The uphill battle of climate adaptation

A guest blog by Sarah Skikne

I start my car at the base of the Highway 74. The temperature outside is a dry 100°F.  I quickly leave behind the golf courses of Palm Desert and am surrounded by widely-spaced cholla cactus, creosote, sand and rocks – a quintessential desert. The road winds through hairpin turns and climbs uphill, and in just 10 minutes, the creosote have given way to spiky agave and yucca. In five more minutes of climbing, it’s clumps of juniper and shrub oaks. Another five minutes, short pinyon pines. And after just 20 minutes of driving, I can see snow-capped pine forests at the top of Toro Peak.  

Looking down towards the base of Highway 74 from an elevation of 2390 ft. 

Looking down towards the base of Highway 74 from an elevation of 2390 ft. 

My car crosses through this array of ecosystems in just 15 miles, illustrating how the climate quickly cools as one moves up a steep slope, and how ecosystems transition from one to the next in response. It’s a striking lesson in how species arrange themselves where they can best survive, each specializing in a specific set of climatic conditions.

But like so many other parts of our lives, climate change is poised to disrupt this pattern. Since the 1970s, temperatures have warmed and precipitation has become more variable in the area, and we know there are more changes to come. In turn, species are responding.

Just like I can drive uphill to get to a cooler climate, plants and animals will also move uphill, to places that are naturally cooler. In fact, many species are already moving uphill or northwards (in the Northern hemisphere – or southwards in the Southern hemisphere) in response to climate change – including along Highway 74.  My own research documents the changes that have already taken place by comparing photographs of plants taken from the same spot in 1970s and again today.

While you can probably imagine a little desert squirrel choosing a more uphill site for its burrow, what about those cactus, which can’t exactly pick up and walk uphill?  Unlike animals, plants have to wait until they reproduce to move, when seeds get blown or carried a little bit uphill, landing in a cooler spot and having a slightly better chance of surviving until they grow up, reproduce, and some of their seeds can inch uphill even further.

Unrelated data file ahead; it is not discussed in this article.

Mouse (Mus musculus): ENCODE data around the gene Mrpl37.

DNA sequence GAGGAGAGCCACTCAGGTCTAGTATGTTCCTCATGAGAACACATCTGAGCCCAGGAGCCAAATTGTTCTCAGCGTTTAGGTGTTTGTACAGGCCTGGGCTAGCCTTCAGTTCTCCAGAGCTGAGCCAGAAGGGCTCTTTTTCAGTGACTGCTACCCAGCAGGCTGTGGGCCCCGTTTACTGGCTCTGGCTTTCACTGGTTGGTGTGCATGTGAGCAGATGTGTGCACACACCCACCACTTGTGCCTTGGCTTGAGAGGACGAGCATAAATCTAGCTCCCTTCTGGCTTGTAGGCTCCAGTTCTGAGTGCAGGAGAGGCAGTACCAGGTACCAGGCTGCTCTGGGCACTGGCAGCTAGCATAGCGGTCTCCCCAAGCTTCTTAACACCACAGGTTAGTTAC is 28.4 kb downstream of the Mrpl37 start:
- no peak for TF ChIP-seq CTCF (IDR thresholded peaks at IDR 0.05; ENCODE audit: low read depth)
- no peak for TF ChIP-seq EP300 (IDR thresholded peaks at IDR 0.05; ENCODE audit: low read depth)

So species can inch uphill by themselves in the face of climate change. Sounds hopeful, right? Unfortunately, this natural shifting process will be a big challenge for many species today, for a variety of reasons:

  • Modern climate change is much faster than past, natural climate changes and cycles, leaving species little time to respond.
  • Humans have already pushed some plants and animals to the brink by destroying habitat and introducing invasive species, making these species more vulnerable to additional drastic changes.
  • Even if some species successfully shift uphill, others will be left behind, tearing apart networks of species that rely on each other.  A mouse won’t be able to find the seeds it is used to eating, and a plant may miss the bird that used to disperse its seeds. 
  • The steep slope of Highway 74 is pretty unusual. In flatter places, species will have to move much greater distances in order to get to a cooler spot.  The mouse on the prairie will have to move much further north than the mouse in the desert has to move uphill.

In the face of these challenges, it’s easy to feel at a loss. Species who cannot respond quickly enough may face extinction. These challenges may seem insurmountable, but there is a growing movement to take it on. The “climate adaptation” movement includes efforts to plan and prepare for climate change. In the conservation sector, this includes a grant program managed by the Wildlife Conservation Society (WCS).  Since 2011, WCS has distributed over $11 million to support non-profits in taking on-the-ground, tangible actions to help plants, animals, and the landscapes they inhabit respond to climate change.  

Over five years, the program has received nearly 500 applications. My work to characterize these proposed projects shows that their focus ranges from salamanders to pine trees, from seashores to mountaintops, and from Maine to Arizona. Climate adaptation pioneers are planning a diverse array of approaches to solving this problem – from connecting protected areas so that plants and animals can shift between them, to cooling streams by shading them with trees so that animals can stay where they are.

It will be an uphill battle for plants and animals – and for us. But these proposed climate adaptation projects give us hope — a place to start, a pool of ideas to learn from, and soon, effective actions to scale up.

Sarah Skikne is a Ph.D. candidate in the Environmental Studies Department at UCSC.